Inhibin B measurement is primarily used as an adjunctive test in the diagnosis of ovarian tumors when used in combination with inhibin A and for the monitoring of these patients as well as an adjunctive test in the investigation of infertility.
Originally, inhibin was the name given to a component of serum found to inhibit the secretion of follicular hormone (FSH) from the pituitary gland. In recent years, protein inhibins have been characterized and specific immunological tests have been developed for both inhibin A and inhibin B. These hormones are members of the TGF-β (Transforming Growth Factor beta) family. Structurally, they consist of dimers of two dissimilar protein subunits. Subunit a is common in both inhibins. In women, inhibin B is mainly produced by the small developing ovarian follicles. Testicular Sertoli cells are the main source of inhibin B in men.
In young girls, concentrations of inhibin B increase as adolescence progresses. Therefore, measuring inhibin B can help determine gonad maturation and diagnose early puberty in girls. When women reach reproductive age, inhibin B levels change during the menstrual cycle. Inhibin B is believed to play an important role in regulating FSH levels during the follicular phase of the cycle. Inhibin B levels increase during the follicular phase reaching a peak in ovulation before falling to basal levels during the luteal phase. In postmenopausal women, inhibin B levels fall to low levels.
A woman's fertility decreases with age, and this is largely due to the decrease in the number of follicles in the ovary. It has been suggested that measurement of inhibin B, in combination with other criteria, may be useful in assessing the status of the ovarian reserve. This evaluation is valuable in assessing the likelihood of successful egg retrieval during assisted reproduction or in assessing the potential for normal pregnancy as a woman matures. During the initial phase of menopause, circulating levels of inhibin B in the follicular phase of the menstrual cycle decrease, well before changes in estradiol or inhibin A levels occur. Measurement of inhibin B in the follicular phase may be useful in predicting the onset of menopause.
During in vitro fertilization, it is important to choose the right level of ovarian stimulation. Inadequate stimulation can lead to invalid cycles due to poor response, and high stimulation may run the risk of ovarian hyperstimulation syndrome. Inhibin B measurement has been used to determine ovarian hyperstimulation syndrome and to manage this dangerous condition.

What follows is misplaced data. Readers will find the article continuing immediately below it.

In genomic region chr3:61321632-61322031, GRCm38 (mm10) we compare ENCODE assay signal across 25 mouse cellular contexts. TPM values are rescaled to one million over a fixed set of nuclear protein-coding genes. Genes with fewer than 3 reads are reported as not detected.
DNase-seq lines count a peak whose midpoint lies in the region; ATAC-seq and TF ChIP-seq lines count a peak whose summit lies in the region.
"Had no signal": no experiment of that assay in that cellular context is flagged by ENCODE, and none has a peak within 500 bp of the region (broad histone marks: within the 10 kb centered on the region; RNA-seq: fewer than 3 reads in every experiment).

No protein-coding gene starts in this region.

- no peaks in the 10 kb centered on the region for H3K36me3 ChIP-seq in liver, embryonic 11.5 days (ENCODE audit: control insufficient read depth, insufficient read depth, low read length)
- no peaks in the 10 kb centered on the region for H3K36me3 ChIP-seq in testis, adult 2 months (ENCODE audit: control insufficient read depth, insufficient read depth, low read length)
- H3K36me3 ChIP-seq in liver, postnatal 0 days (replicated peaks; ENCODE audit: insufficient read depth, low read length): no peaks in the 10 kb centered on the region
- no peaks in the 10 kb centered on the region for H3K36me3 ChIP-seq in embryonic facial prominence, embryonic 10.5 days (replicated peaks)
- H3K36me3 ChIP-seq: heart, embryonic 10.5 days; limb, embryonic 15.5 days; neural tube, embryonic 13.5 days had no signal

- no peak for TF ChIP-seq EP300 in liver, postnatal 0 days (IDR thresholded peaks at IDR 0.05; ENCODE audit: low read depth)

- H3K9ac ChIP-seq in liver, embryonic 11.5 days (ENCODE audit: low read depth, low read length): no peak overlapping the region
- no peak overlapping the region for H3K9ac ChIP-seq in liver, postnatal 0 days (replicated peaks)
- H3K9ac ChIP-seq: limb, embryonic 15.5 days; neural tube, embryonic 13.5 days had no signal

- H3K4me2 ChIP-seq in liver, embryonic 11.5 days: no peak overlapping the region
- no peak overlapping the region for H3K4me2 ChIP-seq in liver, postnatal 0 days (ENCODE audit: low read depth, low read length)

In men, inhibin B is produced by the testicular Sertoli cells and serves as the main regulator of FSH secretion. The levels are relatively high in infants and gradually decrease to lower levels between 6 and 10 years. During childhood, baseline serum inhibin B levels have been used as a direct indicator of testicular presence and function and have been applied to the diagnosis of patients with cryptorchidism or ambiguous genitalia. A classic test for testicular function in adolescent boys with testicular disorders is the measurement of testosterone elevation following administration of human chorionic gonadotropin (hCG). Inhibin B levels have been shown to correlate well with the results of hCG stimulation tests. Inhibin B can also be used as a direct indicator of Sertoli cell function and spermatogenesis in adult males. Serum inhibin B levels have been shown to be correlated with testicular volume and sperm concentration. Very low levels of inhibin B were found in men with little or no sperm production. The combined measurement of Inhibin B and FSH is a better indicator of spermatogenic adequacy than the measurement of each marker alone.
Laboratory test results are the most important parameter for the diagnosis and monitoring of all pathological conditions. 70%-80% of diagnostic decisions are based on laboratory tests. The correct interpretation of laboratory results allows a doctor to distinguish "healthy" from "diseased".
Laboratory test results should not be interpreted from the numerical result of a single analysis. Test results should be interpreted in relation to each individual case and family history, clinical findings, and the results of other laboratory tests and information. Your personal physician should explain the importance of your test results.
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